Here are some recent samples:

    ‘Respect for diversity’: modern NZ capitalism’s necessary ideology:

    Capitalist modernisation and the NZ left:

    The Key-English government in the context of capital accumulation in NZ today (the stuff in this was written in 2008/9 and has stood up well I think):


  9. Thanks Phil.

    I hope that KP readers will check out your links. One of our internal debates here is the basic structure versus superstructural argument. I am of the opinion that class and a class line must be the core of any Left strategy and praxis. Lew is a champion of the view that identity politics are the core of the new Left. This has been a point of difference that has animated our discussions over the years, to which other dedicated readers have added their own thoughts.

    Unfortunately, due to the press of outside concerns, our discussions of Kiwi politics have diminished recently. It is my hope that Lew will return to the fray and that we can pick up some new writers with an interest in such things. Cheers.

  10. Thanks for your kind comments.

    On class, folks might check out Class, class consciousness and left political practice:

    Regarding identity politics, one of the key reasons that the left is more disconnected from the working class than ever is that the left has abandoned so much of the working class.

    Often the working class is seen as the repository of political backwardness rather than as the agent of fundamental social change.

    But one of the interesting things about the gay marriage referendum in Ireland last year was that the vote for gay marriage was strongest of all in the poor, working class heartlands of Dublin. 62% of those voting in the referendum voted ‘yes’ to gay marriage, but in polling booths in poor working class areas in Dublin, the vote was in the 70s and up as high as 80%.


  11. Phil,

    The irony of the Trump and Sanders candidacies in the US is that they both purport to speak to and for working class people (the code phrase for which is “middle classes”). But whereas The Bern is speaking to them sincerely using his version of a class line, The Donald is exploiting their false consciousness and fear by focusing on race, religion, ethnicity, country of origin, etc. My hunch that much of the overlap between the two campaigns will resolve in favour of Bernie once independents make their choices but it is interesting to see how both sides are speaking to that section of the electorate..

    On another note. My background and experience with Left politics is markedly different than those of most natural born Kiwi leftists. Based on that dissimilar trajectory it seems to me that one of the major weaknesses in Kiwi Left thinking and praxis is derived from the fact that it has never experienced armed conflict of any significance and has not had real confrontations as a class since the 1951 waterfront strikes and the anti-Springbok Tour protests of 1981 (and the latter where not entirely class based). And even these confrontations were relatively minor when compared to the struggles of other foreign working class movements.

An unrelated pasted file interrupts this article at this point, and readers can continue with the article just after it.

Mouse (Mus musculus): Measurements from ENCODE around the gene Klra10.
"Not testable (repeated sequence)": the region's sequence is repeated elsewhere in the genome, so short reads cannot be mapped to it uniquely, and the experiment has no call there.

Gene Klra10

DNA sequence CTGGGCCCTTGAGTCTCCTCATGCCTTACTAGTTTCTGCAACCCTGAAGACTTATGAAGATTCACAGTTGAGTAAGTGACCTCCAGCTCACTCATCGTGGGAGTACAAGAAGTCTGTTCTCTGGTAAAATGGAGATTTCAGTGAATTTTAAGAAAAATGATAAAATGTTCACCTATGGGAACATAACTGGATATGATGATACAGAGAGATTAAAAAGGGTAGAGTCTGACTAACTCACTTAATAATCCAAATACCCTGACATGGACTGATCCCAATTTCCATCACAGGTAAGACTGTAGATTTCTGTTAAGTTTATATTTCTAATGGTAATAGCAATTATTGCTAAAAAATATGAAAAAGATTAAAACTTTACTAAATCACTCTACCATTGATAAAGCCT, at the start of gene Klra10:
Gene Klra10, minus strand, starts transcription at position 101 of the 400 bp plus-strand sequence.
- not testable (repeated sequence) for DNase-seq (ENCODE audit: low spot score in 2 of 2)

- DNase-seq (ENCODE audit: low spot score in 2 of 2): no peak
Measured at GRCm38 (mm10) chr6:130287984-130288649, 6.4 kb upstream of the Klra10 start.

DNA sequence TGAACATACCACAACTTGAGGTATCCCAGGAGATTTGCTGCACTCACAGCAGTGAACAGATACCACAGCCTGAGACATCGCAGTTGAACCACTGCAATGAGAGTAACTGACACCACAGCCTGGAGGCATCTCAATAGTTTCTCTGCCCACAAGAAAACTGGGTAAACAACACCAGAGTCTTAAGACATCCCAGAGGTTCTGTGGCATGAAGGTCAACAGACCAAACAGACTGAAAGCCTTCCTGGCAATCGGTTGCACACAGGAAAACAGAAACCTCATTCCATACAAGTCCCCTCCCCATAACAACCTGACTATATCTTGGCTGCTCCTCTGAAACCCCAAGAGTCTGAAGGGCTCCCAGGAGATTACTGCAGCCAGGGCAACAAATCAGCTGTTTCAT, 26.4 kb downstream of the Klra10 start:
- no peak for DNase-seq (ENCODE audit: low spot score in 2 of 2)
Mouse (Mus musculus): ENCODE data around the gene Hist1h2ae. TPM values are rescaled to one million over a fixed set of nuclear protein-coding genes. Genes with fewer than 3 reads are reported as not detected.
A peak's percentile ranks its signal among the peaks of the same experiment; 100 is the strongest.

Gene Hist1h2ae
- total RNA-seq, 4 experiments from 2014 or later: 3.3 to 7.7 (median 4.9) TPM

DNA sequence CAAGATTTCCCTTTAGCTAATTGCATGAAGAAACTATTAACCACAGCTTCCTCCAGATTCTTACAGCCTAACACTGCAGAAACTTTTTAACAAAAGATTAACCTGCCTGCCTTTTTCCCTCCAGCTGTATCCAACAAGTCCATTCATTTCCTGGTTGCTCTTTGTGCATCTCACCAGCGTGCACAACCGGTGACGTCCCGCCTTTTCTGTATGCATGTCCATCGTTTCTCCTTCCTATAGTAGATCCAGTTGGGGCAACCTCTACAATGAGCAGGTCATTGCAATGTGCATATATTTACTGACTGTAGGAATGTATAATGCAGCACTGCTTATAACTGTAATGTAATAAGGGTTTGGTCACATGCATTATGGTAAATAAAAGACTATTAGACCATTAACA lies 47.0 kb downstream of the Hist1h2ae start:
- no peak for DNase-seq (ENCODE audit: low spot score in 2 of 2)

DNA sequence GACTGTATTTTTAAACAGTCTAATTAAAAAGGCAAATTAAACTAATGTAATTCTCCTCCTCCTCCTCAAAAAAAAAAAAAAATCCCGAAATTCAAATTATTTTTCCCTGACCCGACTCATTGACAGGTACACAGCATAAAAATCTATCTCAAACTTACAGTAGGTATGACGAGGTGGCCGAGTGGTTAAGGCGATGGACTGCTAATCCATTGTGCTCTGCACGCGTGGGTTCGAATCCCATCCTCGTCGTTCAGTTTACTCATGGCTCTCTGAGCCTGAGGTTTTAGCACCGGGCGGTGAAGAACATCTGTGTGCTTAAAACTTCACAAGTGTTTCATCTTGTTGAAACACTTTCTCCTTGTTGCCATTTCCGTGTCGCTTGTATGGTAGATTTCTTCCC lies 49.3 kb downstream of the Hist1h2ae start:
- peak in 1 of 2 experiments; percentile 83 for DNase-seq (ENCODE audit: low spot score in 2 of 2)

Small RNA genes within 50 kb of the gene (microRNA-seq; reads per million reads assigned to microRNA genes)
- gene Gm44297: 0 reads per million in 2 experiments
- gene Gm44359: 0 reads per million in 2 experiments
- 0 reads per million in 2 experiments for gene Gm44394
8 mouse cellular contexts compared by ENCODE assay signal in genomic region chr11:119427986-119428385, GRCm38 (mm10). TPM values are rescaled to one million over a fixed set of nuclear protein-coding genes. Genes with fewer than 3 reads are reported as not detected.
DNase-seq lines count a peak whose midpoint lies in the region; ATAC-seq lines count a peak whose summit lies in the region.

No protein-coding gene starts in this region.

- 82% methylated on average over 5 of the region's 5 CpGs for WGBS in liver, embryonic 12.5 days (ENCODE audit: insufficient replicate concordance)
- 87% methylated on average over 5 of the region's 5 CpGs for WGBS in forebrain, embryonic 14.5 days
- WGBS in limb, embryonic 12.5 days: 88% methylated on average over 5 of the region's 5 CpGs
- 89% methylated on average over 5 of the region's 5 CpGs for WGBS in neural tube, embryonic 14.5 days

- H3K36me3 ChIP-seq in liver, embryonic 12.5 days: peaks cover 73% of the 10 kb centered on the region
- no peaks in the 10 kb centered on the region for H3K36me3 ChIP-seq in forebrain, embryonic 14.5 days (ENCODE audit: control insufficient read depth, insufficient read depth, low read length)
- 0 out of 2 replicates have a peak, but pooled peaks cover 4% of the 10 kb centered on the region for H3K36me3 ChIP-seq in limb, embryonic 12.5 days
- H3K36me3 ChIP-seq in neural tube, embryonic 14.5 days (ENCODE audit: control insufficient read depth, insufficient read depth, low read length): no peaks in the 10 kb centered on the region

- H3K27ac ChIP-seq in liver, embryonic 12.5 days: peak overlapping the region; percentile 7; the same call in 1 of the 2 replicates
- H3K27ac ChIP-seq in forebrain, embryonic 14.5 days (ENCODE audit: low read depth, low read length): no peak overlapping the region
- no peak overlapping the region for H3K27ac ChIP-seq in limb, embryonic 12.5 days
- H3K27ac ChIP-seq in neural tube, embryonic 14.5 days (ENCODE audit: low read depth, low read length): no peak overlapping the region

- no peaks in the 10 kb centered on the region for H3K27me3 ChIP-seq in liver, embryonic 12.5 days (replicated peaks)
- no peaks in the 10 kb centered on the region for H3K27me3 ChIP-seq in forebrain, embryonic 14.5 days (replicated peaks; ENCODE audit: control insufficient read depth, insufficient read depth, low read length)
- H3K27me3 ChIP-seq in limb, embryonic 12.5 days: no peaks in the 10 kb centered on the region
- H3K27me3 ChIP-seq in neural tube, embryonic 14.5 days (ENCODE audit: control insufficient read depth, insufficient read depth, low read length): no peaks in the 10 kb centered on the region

The crucible of class struggle is shaped by historical experience, which in turn helps determine the nature of future struggles. In that measure I believe that the relatively peaceful nature of class relations in NZ, to which can be added co-opted unions that accept capitalist logics, corporatist labour legislation, the centrifugal effects of identity politics in a heterogenous society such as ours and the myriad bread and circus diversions presented by the corporate media, has weakened the ability of working class people to see the fundamental bases of the inherent conflict between them and the propertied classes for whom they work and to whom they submit politically.

    I also happen to believe that class compromise is a core aspect of liberal capitalist democracy. But for that compromise to be genuine it must be negotiated by opponents who respect each other based on their past histories. Because of its history I do not believe that NZ managerial and political elites respect the working class (much less fear them) nor do I have faith that the current ensemble of working class agents truly represents the interests of their principals rather than those of themselves. Hence the dire state of the NZ Left as a social force and collective organisation in pursuit of the common good.

  12. I agree with all this.

    Which, of course, still leaves the issue of why the NZ working class is the way it is.

    An interesting contrast for me is two industrial disputes in two different countries in 1913.

    Here, the workers fought for six weeks and complained about being batoned by mounted police.

    In Dublin, the workers fought for six months and, when the cops attacked them (and killed two of them), they formed an armed workers’ militia and ‘put manners’ on the police.

    Two working classes but worlds apart.

    One knows how to fight, one knows how to whinge and play victim.


  13. I start to deal with the Irish and NZ working classes here:

    But I want to write something much more substantial.

    There is also a difference between the working class in Australia and NZ; Australian workers are quite a bit more Bolshie. May have something to do with the fact that NZ got well-behaved agricultural labourers and domestic servants as migrants from the British Isles, whereas Australia got rebel Irish and English convicts (ie people who would rather steal bread than see their families starve).

  14. There is also a difference between Maori and pakeha workers. Maori workers are much more prepared, in general, to ‘have a go’.

  15. Pablo
    Happy New Year. You have diversity. I still read and comment occasionally! ;-)